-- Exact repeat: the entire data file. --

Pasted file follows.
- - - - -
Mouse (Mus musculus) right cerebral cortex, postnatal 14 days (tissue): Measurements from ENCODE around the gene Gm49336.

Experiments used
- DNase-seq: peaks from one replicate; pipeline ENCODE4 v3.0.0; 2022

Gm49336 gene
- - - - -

Mouse (Mus musculus) right cerebral cortex, postnatal 14 days (tissue): Measurements from ENCODE around the gene Gm49336.

Experiments used
- DNase-seq: peaks from one replicate; pipeline ENCODE4 v3.0.0; 2022

Gm49336 gene